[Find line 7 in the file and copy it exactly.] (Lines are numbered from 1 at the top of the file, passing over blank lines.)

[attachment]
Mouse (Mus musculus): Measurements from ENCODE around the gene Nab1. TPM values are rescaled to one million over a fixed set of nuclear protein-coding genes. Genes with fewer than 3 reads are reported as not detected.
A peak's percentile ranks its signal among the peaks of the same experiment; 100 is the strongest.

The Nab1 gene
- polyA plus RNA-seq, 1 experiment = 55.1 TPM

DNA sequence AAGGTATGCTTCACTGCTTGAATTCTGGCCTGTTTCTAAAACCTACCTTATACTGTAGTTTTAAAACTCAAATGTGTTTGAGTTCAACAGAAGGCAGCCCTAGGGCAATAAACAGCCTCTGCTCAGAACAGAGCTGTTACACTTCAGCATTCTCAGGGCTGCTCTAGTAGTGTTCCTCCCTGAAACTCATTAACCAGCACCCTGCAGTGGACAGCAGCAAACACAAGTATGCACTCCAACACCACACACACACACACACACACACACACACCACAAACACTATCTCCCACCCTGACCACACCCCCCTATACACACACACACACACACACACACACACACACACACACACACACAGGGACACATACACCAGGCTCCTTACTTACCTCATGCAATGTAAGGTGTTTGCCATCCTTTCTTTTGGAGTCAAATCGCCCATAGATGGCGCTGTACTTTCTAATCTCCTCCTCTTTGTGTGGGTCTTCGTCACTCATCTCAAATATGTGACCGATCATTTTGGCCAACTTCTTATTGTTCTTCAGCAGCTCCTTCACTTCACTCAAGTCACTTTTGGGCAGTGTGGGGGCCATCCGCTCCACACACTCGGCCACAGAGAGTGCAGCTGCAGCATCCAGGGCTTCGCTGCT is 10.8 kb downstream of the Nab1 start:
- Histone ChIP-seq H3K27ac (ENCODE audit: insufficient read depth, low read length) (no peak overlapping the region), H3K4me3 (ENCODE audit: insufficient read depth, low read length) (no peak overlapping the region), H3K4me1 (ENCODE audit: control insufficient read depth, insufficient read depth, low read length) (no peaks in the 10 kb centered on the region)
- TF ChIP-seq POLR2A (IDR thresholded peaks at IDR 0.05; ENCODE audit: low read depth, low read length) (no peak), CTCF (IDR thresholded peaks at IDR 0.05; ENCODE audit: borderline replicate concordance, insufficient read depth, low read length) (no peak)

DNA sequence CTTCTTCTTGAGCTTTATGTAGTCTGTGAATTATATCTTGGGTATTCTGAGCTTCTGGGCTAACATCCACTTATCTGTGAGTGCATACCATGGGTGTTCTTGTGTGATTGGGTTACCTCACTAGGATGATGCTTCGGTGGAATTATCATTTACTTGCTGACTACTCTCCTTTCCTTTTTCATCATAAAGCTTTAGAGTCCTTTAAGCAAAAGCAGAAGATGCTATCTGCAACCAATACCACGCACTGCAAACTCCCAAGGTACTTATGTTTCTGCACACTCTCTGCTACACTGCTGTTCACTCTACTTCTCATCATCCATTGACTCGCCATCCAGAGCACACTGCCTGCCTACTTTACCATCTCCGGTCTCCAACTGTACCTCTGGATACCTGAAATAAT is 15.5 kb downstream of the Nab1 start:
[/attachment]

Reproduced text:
- TF ChIP-seq POLR2A (IDR thresholded peaks at IDR 0.05; ENCODE audit: low read depth, low read length) (no peak), CTCF (IDR thresholded peaks at IDR 0.05; ENCODE audit: borderline replicate concordance, insufficient read depth, low read length) (no peak)